In Baltasar Kormakur's downbeat procedural thriller, based on novelist Arnaldur Indridason's Tainted Blood, the routine investigation of a "messy and pointless" murder leads to a 30-year-old crime whose ramifications extend into Iceland's ambitious and controversial gene-mapping project.
Four-year-old Kola (Rafnhildur Rosa Atladotir) lies dying in her hospital bed, her grief-stricken father, Orn (Atli Rafn Sigurosson), is petitioning the national data protection commission -- charged with safeguarding the privacy of Icelanders who contributed genetic data to Iceland's Central Health Database -- for information.
In Reykjavik, Detective Erlendur (Ingvar E. Sigurosson) and his colleagues, Sigurour Oli (Bjorn Hlynur Haraldsson) and Elínborg (Olafía Hronn Jonsdottir), are called to a murder scene: Loner Holberg Jonsson (Thorsteinn Gunnarsson) has been bludgeoned to death with an ashtray in his rank basement apartment in a quiet neighborhood. A thorough search turns up only one unusual item in his thoroughly depressing home: A photograph of a child's grave, which Erlendur finds taped to the underside of a drawer. The dead girl, Aude Kolbrunsdottir, turns out to have died of a brain tumor in 1974 at the age of 6; her mother, Kolbrun, committed suicide, and her birth certificate lists no father. Erlendur's dogged determination to find a link between Holberg and the long-dead child uncovers a sordid story of rape, blackmail and police corruption in the small coastal town of Grindavik, events whose poisonous legacy continues to blight lives three decades later.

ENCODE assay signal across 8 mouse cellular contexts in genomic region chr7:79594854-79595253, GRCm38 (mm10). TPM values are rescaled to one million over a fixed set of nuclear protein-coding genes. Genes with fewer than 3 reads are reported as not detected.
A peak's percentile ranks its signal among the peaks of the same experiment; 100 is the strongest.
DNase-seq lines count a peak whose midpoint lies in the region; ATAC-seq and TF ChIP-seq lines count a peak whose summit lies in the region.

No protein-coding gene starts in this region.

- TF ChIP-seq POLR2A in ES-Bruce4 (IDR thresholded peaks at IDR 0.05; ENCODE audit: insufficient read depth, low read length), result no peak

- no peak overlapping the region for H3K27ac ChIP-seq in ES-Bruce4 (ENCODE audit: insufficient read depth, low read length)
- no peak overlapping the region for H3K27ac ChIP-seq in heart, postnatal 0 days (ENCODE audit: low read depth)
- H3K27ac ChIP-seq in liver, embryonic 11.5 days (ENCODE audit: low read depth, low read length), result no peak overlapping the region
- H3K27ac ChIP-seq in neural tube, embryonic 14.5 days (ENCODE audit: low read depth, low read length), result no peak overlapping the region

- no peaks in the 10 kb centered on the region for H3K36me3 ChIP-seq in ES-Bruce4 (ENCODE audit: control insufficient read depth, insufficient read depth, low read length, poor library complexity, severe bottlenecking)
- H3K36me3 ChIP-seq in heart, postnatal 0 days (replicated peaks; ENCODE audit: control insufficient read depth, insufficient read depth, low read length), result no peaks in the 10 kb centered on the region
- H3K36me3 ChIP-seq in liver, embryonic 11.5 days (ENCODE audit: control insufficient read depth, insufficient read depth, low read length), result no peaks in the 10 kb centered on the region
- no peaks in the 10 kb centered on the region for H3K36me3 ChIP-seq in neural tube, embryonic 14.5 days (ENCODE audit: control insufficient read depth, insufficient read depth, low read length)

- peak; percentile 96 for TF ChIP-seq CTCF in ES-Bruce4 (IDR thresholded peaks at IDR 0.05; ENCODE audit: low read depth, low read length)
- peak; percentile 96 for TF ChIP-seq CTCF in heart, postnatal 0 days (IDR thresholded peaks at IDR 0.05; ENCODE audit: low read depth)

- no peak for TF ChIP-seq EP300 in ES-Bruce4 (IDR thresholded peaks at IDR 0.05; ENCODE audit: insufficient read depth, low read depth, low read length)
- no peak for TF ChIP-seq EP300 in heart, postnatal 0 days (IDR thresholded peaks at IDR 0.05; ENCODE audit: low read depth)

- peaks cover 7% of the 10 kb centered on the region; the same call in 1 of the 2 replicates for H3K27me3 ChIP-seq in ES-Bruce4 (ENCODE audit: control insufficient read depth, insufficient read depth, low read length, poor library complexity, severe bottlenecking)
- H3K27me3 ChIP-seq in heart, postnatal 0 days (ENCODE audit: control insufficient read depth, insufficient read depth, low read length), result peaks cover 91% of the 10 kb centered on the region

Like Swedish writers Maj Sjowall and Per Wahloo's Martin Beck novels (several of which have been filmed, including THE LAUGHING POLICEMEN), Indridason's melancholy mystery novels are less about unraveling intricate clues than they are portraits of police officers and the particular confluence of geography, history and social circumstances that shape them. Erlendur's relationships with his colleagues and his drug-addicted daughter, Eva (Agusta Eva Erlendsdottir), play out against the backdrop of a cold, geographically isolated country where three-quarters of the land is barren and almost everyone is related (hence the gene-mapping project) at the same time that family names -- and by extension, lineage -- are so inconsequential that they change from one generation to the next: "Aude Kolbrunsdottir" is literally "Aude, Kolbrun's daughter." JAR CITY builds slowly, but when all the dots are connected, the story that emerges is devastating.
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- Released: 2006
- Rating: NR
- Review: In Baltasar Kormakur's downbeat procedural thriller, based on novelist Arnaldur Indridason's Tainted Blood, the routine investigation of a "messy and pointless" murder leads to a 30-year-old crime whose ramifications extend into Iceland's ambitious and con… (more)